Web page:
9. JMX

    JMX Vorsprung durch Technik

    Sep 4, 2000
    Cologne, Germany
    You're right.
  10. Dean_CustomJazz

    Dean_CustomJazz Guest

    Jan 23, 2002
    the way i originally planned was:
    jack 1 (to)
    4 ohm 2x10
    jack 2 (to)
    8 ohm 1x15
    if there is another way, just tell me, or copy my fancy shmancy art and alter it.Thewhole series/parellel thing i dont understand. please explain.
    what im tryin to get at is should i do this and will it dramatically decrease my power?
  11. Sorry... I wasn't trying to confuse things. You'll be in great shape... no problem with loads and near max output.

    That third option was mainly informational... most people assume that if you have multiple speakers in a cab the effective Ohm rating of that cab will either be lower than the individual speakers (4 x 8 Ohm speaker = 2 Ohm parallel load) or higher than the original speakers (4 x 8 Ohm speaker = 32 Ohm series load). There is however a third option that would not change the overall Ohm rating... (4 x 8 Ohm speaker = 8 Ohm series/parallel load).


    Good luck :cool:
  12. Richard Lindsey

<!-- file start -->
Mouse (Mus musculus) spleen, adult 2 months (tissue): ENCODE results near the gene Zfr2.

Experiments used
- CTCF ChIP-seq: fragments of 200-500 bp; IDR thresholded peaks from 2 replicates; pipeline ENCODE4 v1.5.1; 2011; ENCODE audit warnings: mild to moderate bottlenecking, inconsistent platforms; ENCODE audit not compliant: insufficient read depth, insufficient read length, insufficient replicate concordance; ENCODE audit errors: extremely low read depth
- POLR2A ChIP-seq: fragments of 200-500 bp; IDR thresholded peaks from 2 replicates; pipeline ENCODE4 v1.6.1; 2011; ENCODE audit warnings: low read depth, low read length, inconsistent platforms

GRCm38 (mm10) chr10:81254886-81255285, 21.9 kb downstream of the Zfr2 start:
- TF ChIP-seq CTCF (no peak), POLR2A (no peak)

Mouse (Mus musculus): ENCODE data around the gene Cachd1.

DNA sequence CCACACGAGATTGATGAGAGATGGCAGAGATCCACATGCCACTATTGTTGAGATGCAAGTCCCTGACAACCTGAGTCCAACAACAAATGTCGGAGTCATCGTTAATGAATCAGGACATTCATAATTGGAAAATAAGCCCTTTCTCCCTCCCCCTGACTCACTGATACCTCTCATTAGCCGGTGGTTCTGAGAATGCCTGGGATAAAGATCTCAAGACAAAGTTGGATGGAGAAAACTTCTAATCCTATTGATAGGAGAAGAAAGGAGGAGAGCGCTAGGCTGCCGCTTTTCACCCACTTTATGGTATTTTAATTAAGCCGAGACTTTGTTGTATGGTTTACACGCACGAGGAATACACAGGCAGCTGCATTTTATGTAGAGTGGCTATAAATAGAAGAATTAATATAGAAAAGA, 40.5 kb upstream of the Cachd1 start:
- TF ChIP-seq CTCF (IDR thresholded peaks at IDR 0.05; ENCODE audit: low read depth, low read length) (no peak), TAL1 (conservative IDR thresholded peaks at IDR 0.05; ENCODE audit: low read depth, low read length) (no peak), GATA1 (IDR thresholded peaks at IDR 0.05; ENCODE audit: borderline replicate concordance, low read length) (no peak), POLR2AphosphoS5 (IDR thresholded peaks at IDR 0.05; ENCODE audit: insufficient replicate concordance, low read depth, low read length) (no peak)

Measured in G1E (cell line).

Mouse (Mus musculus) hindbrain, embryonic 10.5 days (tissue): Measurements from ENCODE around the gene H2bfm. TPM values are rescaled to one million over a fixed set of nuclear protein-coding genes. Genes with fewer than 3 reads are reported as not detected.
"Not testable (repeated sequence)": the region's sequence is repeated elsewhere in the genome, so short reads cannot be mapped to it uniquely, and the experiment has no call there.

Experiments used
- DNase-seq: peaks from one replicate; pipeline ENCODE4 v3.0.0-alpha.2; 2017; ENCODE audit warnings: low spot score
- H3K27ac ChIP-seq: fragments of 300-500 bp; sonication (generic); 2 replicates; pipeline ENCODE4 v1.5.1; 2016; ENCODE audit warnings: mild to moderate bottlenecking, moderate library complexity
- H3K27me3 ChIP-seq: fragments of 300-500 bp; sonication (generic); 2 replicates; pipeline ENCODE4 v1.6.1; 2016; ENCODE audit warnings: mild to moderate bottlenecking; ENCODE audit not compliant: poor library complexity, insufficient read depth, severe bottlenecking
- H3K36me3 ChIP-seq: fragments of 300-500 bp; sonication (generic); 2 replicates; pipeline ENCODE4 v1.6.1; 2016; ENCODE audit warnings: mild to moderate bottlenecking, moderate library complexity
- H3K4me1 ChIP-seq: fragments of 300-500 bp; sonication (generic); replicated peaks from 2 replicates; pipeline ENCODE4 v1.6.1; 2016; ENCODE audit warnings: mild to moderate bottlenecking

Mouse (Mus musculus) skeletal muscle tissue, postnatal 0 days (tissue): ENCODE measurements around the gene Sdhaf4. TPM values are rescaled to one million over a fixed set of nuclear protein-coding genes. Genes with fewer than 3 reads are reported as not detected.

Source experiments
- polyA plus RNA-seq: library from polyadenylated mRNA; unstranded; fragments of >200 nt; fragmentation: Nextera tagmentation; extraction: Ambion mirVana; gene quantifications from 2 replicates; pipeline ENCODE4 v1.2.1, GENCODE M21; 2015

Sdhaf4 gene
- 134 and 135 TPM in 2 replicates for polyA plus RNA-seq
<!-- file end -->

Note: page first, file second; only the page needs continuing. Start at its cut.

Richard Lindsey

    Mar 25, 2000
    Metro NYC
    Hang on, just thought of something. When you said R1000, did you mean the Carvin R1000? If so, then things change a bit, because that head has two separate amps, which can be used separately or bridged mono.

    If you run one cab off one side of the amp and the other off the other, the 4 ohm cab will get about 350 W and the 8 ohm cab about 250. Note: you CANNOT run both cabs daisychained off the *bridged* output (which is rated for 1000 W at 4 ohms bridged--this is the same as putting a 2 ohm load on each side of the amp), because your total resistance is 2.67 ohms, which is too low (equivalent to a 1.33 ohm load on each side). If you daisychain both cabs off one side of the amp, you'll get maybe 450 W. Each side can take loads down to 2 ohms, but the bridged output cannot.

    If you're thinking of a different amp, never mind.;)
  13. The only amps I know of that have a series output are the Nemesis Combo amps. When you add an extension speaker you will increase the load and lose power. Maybe there are others, but for a separate head it seem like a bad idea.

  14. Richard Lindsey

    Richard Lindsey

    Mar 25, 2000
    Metro NYC
    You're right, and in fact this is how just about every 8 ohm 4-10 is wired and virtually any Marshall 4-12 cab as well (four 16 ohm Celestions wired in series-parallel for a total of 16 ohms).